Tag Archives: Saint Augustine

Leap of Faith


My son and I took my 10-year-old grandson zip-lining last week.  Ben tends to be a bit of a scaredy-cat and we were surprised that he readily agreed to go along with us.  He did great at climbing the first rope ladder and walking across a bridge that swayed between the trees.  But the first time he had to step off a platform into thin air and rely on his tethers to keep him from plummeting to the ground, he froze.  He wanted to do it, he almost did it, and then he stepped back – 7 or 8 times.  It took about 10 minutes of reassurance from his grandmother, his uncle, the guide on the ground and they very patient people waiting behind us before he stepped to the edge, closed his eyes, leaned forward……and finally let go.

For some people, I think faith is like that.  They want to believe.  Many of their friends are believers.  But they hold back.  Saint Augustine’s experience was like that.  Disillusioned with both Manicheism and Platonism, he had slowly become attracted to Christianity.  His mother and many of his close friends urged him to accept Christ.  He had personal access to some of the greatest minds of the early Christian world, such as Simplicianus and Ambrose, and was enlightened by their thinking. Like Ben on that wooden platform in the trees, he was intellectually convinced that he should take the step, and he had caring people around him who urged him on, yet he hesitated.

Augustine movingly describes his conversion moment in Book 8 of his Confessions.  Sitting in a garden, he felt moved to open his Bible and, reading the first verse his eyes fell on, he writes, “by a light as it were of serenity infused into my heart, all the darkness of doubt vanished away.”

Just as Ben wanted a guarantee that he wouldn’t fall, I think Augustine was hoping for certain intellectual proof.  I think we’d all like that.  But that is called knowledge, not faith.  Faith paradoxically requires a surrender of both doubt and certainty.  Faith ultimately asks us to take a leap, just like the leap that Ben had to take up in the trees.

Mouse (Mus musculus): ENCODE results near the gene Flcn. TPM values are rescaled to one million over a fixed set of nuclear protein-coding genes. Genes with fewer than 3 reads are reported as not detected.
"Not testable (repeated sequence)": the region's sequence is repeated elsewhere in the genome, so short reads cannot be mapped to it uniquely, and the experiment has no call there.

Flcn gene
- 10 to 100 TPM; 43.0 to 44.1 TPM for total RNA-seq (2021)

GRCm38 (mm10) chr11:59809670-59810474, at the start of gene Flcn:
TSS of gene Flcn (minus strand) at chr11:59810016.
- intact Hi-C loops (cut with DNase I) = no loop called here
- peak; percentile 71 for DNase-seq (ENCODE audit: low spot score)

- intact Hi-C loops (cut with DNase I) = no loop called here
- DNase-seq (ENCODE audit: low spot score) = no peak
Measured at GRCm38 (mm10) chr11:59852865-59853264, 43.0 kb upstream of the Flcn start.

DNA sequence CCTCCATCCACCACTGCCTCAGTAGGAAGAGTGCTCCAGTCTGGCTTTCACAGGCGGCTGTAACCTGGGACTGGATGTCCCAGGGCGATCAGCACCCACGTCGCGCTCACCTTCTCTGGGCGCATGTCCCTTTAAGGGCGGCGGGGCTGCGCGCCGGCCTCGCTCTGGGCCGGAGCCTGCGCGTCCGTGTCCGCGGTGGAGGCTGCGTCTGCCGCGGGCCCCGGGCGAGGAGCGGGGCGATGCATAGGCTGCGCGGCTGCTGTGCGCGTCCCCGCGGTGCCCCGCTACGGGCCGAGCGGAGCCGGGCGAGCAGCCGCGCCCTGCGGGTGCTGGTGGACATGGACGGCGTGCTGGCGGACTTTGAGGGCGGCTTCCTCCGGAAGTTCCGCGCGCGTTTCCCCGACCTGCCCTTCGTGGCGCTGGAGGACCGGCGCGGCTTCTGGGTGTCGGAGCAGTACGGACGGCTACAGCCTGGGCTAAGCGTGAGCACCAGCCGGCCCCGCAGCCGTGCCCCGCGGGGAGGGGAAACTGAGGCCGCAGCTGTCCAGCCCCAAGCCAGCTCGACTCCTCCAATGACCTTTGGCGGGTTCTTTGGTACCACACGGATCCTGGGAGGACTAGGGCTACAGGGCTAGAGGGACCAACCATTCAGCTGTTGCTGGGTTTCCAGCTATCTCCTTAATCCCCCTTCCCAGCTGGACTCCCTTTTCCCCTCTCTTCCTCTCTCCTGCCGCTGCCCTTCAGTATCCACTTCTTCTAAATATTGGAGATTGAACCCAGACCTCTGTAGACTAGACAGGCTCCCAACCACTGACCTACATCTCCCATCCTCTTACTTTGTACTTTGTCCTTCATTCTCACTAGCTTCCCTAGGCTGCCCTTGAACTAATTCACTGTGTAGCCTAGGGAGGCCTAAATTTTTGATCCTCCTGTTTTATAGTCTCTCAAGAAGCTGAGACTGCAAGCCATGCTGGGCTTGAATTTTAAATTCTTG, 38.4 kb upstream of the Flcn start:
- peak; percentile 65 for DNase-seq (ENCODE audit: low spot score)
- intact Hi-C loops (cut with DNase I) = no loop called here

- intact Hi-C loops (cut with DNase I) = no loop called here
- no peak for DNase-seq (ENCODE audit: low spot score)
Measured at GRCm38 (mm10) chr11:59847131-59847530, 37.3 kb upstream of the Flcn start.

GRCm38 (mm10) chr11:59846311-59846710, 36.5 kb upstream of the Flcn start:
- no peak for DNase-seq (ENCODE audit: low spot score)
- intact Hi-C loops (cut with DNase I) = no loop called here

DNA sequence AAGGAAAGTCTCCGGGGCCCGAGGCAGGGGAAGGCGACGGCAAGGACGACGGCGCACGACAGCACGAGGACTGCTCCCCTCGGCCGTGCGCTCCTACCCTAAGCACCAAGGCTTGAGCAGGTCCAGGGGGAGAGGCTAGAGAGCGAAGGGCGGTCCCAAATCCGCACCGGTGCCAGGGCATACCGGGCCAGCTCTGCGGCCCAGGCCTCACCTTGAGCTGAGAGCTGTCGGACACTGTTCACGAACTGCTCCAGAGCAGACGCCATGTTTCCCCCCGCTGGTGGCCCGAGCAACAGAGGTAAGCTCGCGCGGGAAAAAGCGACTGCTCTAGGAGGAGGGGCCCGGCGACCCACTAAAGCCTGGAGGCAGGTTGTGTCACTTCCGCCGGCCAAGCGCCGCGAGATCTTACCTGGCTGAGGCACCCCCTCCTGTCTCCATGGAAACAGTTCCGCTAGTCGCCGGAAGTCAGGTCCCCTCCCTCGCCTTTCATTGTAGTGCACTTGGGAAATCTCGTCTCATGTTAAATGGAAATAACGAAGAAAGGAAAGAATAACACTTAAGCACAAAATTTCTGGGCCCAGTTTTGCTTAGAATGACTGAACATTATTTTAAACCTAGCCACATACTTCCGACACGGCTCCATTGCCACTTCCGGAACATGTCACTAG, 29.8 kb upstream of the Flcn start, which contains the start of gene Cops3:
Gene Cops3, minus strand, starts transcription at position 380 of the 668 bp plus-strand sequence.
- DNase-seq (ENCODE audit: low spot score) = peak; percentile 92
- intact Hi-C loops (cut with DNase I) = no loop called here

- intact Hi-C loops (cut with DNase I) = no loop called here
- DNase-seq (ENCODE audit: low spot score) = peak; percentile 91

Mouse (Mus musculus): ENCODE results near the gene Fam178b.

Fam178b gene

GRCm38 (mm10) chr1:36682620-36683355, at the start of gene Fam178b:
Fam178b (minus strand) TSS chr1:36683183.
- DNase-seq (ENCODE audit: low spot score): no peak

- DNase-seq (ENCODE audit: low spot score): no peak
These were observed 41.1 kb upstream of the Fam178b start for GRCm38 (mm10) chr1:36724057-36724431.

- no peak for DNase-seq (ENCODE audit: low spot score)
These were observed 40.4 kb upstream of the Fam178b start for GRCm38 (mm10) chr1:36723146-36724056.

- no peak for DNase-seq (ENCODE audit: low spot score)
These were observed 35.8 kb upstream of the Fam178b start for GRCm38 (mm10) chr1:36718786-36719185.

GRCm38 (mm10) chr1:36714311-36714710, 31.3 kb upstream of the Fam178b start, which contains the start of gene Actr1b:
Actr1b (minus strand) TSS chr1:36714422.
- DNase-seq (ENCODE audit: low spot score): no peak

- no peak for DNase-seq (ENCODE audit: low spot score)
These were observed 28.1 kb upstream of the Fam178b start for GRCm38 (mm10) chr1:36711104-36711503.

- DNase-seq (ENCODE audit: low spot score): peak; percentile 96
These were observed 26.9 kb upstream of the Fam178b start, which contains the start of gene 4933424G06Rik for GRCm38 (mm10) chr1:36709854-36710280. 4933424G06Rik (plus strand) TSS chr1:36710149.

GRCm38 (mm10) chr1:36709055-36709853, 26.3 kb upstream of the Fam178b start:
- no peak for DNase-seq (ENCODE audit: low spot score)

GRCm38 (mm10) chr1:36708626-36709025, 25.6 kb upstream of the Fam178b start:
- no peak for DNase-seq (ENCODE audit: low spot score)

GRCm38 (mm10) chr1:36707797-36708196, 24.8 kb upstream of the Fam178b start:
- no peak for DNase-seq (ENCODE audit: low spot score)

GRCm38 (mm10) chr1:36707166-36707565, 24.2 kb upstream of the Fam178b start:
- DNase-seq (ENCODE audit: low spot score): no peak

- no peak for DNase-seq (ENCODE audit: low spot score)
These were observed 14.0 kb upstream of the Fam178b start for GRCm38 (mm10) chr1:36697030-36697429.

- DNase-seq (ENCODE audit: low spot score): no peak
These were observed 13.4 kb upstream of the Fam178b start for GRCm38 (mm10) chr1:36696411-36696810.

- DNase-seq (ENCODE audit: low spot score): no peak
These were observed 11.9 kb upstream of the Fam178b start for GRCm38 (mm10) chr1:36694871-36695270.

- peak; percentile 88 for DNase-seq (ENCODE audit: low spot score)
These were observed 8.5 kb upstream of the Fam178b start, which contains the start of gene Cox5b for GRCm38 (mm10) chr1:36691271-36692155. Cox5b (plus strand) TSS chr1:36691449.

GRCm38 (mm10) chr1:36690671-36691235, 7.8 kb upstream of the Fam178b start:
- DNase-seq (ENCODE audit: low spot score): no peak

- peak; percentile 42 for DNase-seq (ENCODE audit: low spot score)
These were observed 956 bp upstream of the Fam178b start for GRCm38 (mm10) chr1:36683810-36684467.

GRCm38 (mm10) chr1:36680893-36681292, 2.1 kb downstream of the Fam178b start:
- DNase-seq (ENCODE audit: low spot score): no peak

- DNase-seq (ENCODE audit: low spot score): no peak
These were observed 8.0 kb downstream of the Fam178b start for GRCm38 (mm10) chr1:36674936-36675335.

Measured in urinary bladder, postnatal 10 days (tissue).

As you can probably guess, once Ben stepped off that first platform, his fears “vanished away” just like Saint Augustine’s doubt, and we spent a wonderful day swinging through the trees.

Saint Augustine Quote of the Week: On Truth

This is as true today as when the great Saint Augustine said it.  Look at how the Left absolutely loves Pope Francis when he is talking about climate change, and economic and social justice, and feel he has let them down when he speaks against abortion and gay marriage.  And the Right is just the opposite;  they love the Pope on issues of sexuality and ignore every word he says about climate change and economic justice.  But any religious leader worth the title must speak the truth not as they see it, but as they believe a higher power sees it.  And people can like it or not.


Guest Blogger Anne Gargani Krieger on Pope Francis

My sister-in-law, Anne Gargani Krieger, attended the World Meeting of Families Sep 26-27  in Philadelphia and saw Pope Francis.  I asked her to write a guest blog post about her experience. This is great, inspirational reading; I hope you enjoy my first guest blogger.  And, can I just say that the Pope quote at the end of her blog is very similar to what Augustine said about the line between good and evil being drawn right through the middle of the human heart.  And I swear Anne & I did NOT plan that.Anne and Tracy in Philly  Here’s Anne’s post.